Paris-Nice 2015: commentary
Observations on the 73rd "race to the sun", including the restoration of Richie Porte's credentials, Lotto-Soudal's refreshing success in an era of 'super teams', and a further demonstration of Michal Kwiatkowski's burgeoning suitablity for the Grand Tours
The 73rd edition of Paris-Nice was a race of two halves, but its dramatic conclusion is likely to live longer in the memory than its tedious beginning.
Might ASO look again at a parcours that, in its opening stages, indulged the sprinters at the expense of the spectator?
Will Richie Porte succeed to leadership of Team Sky at the Giro d’Italia, as had been planned last season, or has he merely proved himself indispensible to Froome’s ambitions for the Tour?
Do the heroics of Lotto-Soudal prove that in an era of cycling ‘superteams’, the likes of Astana and Etixx-Quick-Step will not have things all their own way? Or did Sky's ultimate victory provide further evidence of a football-style league within a league in cycling's top tier?
What evidence did this edition of the “race to the sun” provide to support the hypothesis that world champion Michal Kwiatkowski – formidable in the time trials, able to contain his rivals in the mountains, and race leader for five of seven days – might one day become a Grand Tour contender?
And whom will his Ettix-Quick-Step team back at the Spring Classics, following Tom Boonen’s exit on stage one with a broken collarbone?
Porte plots course through storm
Richie Porte has re-established himself in the first rank of GC riders for the shorter stage races. He displayed a mixture of grit and guile to win Paris-Nice for a second time, finishing metres ahead of team-mate Geraint Thomas at the summit of the Croix de Chaubouret on stage four and, like Thomas, survived a crash on the rain-slicked 14km descent into Nice on stage six, not to mention wild conditions on the Col d'Eze.
It says much for Porte’s reputation on the restored time trial (his victory there in 2013 was only four seconds slower than that managed by Bradley Wiggins a year earlier) that by winning to seal overall victory, he was only fulfilling expectations, both of himself and of the race: 24 of the 31 winners on the Col d’Eze have also claimed overall victory. He is a worthy winner.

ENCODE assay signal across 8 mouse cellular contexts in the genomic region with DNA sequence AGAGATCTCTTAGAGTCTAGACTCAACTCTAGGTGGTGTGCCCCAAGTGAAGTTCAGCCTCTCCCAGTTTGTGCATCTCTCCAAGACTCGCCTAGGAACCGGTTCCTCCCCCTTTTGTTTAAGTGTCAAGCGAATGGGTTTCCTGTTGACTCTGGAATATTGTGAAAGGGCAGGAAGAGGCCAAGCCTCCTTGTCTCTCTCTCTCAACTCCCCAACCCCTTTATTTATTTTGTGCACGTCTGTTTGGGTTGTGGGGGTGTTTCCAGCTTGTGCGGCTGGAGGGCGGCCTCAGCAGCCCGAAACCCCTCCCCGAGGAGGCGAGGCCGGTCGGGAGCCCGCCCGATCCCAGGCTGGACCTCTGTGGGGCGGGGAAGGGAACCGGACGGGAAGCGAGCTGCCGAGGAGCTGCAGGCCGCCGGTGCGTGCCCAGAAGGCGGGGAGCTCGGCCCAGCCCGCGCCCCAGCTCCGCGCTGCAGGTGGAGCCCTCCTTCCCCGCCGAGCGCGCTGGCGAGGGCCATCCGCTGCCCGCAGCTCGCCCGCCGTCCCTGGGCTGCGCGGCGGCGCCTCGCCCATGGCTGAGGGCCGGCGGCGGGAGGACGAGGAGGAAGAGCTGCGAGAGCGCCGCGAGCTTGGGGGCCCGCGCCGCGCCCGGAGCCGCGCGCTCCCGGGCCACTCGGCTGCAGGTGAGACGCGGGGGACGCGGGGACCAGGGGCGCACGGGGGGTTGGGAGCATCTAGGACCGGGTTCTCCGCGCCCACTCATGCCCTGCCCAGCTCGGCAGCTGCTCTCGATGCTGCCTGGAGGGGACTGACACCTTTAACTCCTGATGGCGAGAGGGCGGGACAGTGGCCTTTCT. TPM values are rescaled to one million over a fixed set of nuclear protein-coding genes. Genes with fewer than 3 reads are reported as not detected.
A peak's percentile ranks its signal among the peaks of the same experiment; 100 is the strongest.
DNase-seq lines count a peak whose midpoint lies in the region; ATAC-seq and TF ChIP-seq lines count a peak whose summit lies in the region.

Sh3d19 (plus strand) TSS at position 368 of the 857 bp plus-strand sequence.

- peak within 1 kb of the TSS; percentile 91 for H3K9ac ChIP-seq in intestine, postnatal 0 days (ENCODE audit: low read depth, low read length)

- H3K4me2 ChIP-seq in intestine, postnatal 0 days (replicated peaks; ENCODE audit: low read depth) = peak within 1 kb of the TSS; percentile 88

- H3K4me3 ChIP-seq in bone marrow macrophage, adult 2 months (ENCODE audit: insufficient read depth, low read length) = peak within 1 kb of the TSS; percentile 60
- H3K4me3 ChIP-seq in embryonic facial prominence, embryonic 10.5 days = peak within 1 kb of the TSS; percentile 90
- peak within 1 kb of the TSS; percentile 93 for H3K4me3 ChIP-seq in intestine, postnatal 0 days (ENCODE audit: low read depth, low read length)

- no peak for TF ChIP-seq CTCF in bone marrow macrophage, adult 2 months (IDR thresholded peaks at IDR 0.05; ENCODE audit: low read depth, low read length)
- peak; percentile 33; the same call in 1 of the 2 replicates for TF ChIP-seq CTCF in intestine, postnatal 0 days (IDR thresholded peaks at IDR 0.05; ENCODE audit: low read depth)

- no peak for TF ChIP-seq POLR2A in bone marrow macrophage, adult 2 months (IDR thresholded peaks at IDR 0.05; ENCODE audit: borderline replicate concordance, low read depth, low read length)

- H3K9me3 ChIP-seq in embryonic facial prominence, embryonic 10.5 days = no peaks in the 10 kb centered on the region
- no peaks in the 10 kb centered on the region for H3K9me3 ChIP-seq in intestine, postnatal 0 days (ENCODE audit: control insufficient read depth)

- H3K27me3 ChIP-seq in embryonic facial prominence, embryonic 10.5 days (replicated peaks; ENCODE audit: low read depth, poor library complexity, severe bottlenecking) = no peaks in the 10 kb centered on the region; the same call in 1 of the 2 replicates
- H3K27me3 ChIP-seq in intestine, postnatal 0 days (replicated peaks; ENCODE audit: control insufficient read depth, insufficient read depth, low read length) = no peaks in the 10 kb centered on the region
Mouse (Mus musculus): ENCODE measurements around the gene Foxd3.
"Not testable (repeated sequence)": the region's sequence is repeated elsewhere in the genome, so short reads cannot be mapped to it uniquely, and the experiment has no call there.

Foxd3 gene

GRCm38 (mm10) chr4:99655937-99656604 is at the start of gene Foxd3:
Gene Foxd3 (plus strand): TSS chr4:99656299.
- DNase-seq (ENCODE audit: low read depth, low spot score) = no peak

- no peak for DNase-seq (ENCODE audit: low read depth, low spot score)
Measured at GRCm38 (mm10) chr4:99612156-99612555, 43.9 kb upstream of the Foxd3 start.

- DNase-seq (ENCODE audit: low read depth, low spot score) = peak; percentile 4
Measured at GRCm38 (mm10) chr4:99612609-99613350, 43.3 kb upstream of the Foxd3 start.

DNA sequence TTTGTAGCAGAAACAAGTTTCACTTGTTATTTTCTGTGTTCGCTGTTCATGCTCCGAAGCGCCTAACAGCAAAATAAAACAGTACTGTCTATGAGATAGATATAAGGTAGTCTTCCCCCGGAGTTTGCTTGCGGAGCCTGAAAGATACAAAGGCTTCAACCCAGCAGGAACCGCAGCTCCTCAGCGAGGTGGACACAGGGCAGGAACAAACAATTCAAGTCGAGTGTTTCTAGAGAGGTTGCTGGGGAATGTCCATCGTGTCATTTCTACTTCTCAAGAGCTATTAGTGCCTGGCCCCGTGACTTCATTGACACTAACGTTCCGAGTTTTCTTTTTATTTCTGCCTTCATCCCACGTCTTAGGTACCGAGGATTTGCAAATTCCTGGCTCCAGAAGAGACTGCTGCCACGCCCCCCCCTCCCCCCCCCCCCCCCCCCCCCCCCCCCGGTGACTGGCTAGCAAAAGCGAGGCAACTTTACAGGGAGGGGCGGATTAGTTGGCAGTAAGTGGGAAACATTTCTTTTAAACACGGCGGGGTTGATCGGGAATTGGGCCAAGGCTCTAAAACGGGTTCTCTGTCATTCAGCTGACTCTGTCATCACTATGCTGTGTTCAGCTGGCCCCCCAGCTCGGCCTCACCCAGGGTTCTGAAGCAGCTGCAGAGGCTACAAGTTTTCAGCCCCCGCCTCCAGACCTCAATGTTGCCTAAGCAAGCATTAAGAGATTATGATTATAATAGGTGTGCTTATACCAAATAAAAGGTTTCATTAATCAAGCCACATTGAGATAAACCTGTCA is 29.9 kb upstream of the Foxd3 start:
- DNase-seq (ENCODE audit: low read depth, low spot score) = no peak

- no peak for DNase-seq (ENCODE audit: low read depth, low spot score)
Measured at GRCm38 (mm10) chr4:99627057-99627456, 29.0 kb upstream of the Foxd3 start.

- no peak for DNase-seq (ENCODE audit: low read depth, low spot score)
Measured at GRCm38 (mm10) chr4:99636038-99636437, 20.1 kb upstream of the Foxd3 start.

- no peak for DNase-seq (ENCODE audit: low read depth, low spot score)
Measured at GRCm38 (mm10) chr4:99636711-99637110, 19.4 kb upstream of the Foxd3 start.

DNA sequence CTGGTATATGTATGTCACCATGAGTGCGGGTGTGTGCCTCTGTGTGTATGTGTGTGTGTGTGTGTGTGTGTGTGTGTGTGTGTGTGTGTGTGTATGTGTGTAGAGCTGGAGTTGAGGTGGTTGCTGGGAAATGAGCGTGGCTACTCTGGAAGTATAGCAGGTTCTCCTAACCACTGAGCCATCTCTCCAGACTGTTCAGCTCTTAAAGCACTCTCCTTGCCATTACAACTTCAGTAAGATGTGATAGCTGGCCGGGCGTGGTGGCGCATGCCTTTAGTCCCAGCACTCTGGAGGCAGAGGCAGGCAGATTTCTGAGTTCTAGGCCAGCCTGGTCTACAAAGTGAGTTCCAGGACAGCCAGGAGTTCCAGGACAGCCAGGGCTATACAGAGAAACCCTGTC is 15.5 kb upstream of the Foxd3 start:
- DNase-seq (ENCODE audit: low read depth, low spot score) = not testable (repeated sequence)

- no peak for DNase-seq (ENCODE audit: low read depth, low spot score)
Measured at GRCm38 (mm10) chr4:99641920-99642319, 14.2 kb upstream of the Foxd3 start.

Victory caps an impressive early season campaign for Porte that had already yielded the Australian national time trial title and a win at the summit of Old Willunga Hill, before returning to Europe to win the mountains classification at the Volta ao Algarve.
It remains to be seen if Team Sky will reinstate him as leader for the Giro d’Italia, his intended succession last season, before illness struck. He has, at the very least, given Brailsford and co a decision to make. Conversely, they may decide that he is too valuable to Chris Froome’s cause at the Tour to risk him in Italy.
Lotto-Soudal’s return to prominence was one of the more enjoyable sub-texts of the 73rd Paris-Nice. A sprint victory on stage two for Andre Greipel may not have been entirely unexpected but was impressive nonetheless, coming at the expense of Kristoff, Demare, Bouhanni et al. More enthralling were the stage five heroics of Thomas de Gendt, and more especially of Tony Gallopin on stage six.
The Frenchman's victory was sufficient to take the yellow jersey after a ride of real panache. He seized the initiative on the Cote de Peille and raced alone through treacherous conditions for the final 30km. The style of his victory added to its significance: the combination of skill and bravery marked it out as no ordinary ride. This was no desperado given leeway by a docile peloton; rather, Gallopin comprehensively outraced the leader and pre-race favourites, leaving the French press to hail him, already a stage winner and maillot jaune at last year’s Tour, among the best of a new generation of French stage race talent.
That such performances came in the jersey of Lotto Soudal is cheering for supporters of the underdog, or at least for those who fear a football-style, league-within-a-league in cycling’s top tier, where the richest teams buy up much of the established talent, leaving the lesser-funded squads to feed on scraps. In the case of Belgium’s "other" WorldTour team, proletarian neighbours of the lavishly funded Etixx-Quick-Step, overturning the odds is especially sweet.